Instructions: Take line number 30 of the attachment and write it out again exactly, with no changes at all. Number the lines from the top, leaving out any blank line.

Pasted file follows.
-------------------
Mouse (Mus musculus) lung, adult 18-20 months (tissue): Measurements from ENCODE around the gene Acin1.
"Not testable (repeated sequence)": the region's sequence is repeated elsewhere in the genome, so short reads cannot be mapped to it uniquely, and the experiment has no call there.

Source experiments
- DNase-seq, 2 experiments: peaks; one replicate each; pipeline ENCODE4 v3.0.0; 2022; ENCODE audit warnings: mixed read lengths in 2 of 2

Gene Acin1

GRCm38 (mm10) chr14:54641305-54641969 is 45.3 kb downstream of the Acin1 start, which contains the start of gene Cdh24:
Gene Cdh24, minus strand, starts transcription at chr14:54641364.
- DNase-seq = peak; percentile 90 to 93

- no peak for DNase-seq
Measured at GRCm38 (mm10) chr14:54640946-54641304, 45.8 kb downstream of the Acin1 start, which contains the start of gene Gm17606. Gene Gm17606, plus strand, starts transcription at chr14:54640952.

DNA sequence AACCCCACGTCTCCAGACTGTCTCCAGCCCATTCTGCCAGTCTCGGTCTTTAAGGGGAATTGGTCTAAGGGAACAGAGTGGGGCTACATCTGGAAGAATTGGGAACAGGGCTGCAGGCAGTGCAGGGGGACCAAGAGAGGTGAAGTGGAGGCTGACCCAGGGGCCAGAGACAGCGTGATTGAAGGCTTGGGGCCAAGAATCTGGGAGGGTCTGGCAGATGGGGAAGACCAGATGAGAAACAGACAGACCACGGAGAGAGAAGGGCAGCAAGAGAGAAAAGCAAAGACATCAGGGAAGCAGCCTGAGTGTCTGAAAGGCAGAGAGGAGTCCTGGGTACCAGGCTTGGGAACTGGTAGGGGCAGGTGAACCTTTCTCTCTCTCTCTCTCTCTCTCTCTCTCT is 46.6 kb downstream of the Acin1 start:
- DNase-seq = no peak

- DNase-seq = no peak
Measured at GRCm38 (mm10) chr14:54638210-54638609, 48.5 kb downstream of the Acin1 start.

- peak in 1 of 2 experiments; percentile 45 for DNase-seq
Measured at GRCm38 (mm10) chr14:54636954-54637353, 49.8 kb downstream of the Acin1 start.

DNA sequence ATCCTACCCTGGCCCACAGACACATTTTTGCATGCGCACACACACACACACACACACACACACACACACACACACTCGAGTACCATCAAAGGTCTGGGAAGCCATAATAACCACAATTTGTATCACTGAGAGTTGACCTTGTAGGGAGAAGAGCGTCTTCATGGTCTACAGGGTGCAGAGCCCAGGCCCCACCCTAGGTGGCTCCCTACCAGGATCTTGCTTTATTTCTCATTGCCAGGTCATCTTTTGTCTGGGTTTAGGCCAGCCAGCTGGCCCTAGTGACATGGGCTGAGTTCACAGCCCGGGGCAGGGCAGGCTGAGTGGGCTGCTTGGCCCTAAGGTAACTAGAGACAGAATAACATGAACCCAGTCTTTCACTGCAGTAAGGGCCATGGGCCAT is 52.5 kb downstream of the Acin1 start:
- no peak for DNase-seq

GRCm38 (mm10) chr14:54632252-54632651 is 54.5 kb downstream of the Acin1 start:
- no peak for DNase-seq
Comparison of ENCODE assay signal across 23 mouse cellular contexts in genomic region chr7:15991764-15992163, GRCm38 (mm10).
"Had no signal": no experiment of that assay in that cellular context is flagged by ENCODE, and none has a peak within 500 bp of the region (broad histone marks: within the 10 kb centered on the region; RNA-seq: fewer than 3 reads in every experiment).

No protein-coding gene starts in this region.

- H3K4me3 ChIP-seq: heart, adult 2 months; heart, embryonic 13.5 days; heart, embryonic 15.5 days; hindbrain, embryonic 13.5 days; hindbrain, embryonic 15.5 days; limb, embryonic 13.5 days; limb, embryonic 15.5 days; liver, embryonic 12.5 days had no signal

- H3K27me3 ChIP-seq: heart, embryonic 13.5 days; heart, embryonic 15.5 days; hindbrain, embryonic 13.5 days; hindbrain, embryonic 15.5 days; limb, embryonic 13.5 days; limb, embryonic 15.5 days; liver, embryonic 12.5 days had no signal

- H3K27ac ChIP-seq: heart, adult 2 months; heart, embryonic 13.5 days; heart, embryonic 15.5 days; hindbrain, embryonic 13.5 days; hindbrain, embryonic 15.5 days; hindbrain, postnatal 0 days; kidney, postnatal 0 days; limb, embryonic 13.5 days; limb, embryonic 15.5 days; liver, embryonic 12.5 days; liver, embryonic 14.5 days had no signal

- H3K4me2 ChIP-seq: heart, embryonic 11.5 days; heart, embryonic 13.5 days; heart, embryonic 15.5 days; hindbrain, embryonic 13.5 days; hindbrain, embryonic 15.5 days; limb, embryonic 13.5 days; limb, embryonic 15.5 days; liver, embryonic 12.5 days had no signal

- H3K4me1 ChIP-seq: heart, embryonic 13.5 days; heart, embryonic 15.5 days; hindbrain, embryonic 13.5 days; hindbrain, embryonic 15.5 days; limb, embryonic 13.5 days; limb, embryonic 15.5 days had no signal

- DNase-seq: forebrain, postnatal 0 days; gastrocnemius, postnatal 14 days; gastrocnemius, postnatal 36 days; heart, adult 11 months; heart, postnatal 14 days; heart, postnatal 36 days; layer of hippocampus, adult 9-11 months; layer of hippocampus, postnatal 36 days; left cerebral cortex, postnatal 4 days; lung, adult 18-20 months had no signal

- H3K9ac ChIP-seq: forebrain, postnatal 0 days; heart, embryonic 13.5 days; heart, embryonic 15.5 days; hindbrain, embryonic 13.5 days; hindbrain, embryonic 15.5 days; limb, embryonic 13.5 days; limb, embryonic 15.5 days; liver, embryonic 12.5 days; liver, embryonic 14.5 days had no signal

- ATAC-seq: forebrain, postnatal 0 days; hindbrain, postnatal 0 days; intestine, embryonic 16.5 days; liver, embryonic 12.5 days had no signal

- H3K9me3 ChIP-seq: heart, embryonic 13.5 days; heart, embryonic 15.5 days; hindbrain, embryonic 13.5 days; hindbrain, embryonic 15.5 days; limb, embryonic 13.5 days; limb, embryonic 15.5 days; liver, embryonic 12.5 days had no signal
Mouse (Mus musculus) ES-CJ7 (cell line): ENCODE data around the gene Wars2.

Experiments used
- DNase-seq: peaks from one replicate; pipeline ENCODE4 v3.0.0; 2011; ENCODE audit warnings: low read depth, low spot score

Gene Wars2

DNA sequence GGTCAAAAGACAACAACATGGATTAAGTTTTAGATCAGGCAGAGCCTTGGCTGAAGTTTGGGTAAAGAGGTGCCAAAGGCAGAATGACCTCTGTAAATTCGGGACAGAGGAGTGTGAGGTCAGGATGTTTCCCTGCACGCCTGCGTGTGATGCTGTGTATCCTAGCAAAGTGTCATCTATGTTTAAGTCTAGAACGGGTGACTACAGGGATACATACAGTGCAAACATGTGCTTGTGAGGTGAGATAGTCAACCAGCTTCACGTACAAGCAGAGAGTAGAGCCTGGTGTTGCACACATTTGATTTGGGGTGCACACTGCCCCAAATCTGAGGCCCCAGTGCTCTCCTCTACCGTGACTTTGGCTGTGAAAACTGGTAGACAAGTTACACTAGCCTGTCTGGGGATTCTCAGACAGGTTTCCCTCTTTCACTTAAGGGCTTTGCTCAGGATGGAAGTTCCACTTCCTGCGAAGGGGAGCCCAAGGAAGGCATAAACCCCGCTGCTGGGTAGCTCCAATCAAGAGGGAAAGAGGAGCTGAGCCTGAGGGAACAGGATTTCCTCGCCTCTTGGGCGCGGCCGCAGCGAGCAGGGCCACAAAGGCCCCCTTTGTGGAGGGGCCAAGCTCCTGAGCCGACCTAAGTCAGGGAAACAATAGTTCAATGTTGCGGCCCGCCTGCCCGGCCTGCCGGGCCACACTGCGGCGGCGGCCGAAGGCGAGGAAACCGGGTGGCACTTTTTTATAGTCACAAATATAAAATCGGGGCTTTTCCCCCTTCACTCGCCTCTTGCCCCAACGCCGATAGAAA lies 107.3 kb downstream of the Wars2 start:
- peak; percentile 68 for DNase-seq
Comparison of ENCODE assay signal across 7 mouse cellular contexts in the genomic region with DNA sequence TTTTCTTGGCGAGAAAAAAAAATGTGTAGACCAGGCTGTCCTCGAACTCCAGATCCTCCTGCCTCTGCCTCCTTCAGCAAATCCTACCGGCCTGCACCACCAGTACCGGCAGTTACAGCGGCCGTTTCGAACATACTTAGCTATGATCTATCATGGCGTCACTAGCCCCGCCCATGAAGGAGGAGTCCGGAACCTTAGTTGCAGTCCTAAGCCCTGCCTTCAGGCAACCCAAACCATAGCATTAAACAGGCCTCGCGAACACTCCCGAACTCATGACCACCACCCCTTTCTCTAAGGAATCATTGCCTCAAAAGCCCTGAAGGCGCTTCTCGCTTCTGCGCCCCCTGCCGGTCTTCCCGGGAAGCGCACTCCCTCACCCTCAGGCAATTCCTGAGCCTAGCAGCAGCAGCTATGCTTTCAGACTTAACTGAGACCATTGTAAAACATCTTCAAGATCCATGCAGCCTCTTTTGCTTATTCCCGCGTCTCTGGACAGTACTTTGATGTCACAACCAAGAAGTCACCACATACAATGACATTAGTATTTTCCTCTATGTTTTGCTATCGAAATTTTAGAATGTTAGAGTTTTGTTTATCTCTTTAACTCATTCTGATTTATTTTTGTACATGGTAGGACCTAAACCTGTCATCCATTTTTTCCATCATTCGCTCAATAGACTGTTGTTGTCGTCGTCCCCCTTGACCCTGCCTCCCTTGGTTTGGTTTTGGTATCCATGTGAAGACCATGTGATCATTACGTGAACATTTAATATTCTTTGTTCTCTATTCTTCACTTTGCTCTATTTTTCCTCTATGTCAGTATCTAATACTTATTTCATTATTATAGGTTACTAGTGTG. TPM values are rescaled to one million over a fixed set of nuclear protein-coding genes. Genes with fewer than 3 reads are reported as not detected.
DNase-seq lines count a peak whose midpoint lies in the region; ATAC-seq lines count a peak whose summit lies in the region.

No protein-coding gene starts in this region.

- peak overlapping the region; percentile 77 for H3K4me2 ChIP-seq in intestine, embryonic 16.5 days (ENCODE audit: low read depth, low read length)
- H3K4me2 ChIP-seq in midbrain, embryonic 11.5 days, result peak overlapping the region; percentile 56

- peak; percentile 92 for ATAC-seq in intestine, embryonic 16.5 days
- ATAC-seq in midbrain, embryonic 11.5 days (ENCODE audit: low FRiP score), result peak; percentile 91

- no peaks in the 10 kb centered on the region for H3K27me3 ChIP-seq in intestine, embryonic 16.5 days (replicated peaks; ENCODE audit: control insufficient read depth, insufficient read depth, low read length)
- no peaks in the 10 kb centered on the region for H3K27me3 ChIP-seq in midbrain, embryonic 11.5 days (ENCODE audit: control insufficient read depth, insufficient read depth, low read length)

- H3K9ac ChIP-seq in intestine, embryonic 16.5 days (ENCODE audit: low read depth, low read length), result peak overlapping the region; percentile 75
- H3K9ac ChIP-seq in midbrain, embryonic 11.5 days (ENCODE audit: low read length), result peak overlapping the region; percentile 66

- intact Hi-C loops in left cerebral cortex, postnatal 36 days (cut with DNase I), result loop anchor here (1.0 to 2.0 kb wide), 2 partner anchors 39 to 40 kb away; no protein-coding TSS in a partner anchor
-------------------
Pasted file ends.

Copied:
- H3K9ac ChIP-seq: forebrain, postnatal 0 days; heart, embryonic 13.5 days; heart, embryonic 15.5 days; hindbrain, embryonic 13.5 days; hindbrain, embryonic 15.5 days; limb, embryonic 13.5 days; limb, embryonic 15.5 days; liver, embryonic 12.5 days; liver, embryonic 14.5 days had no signal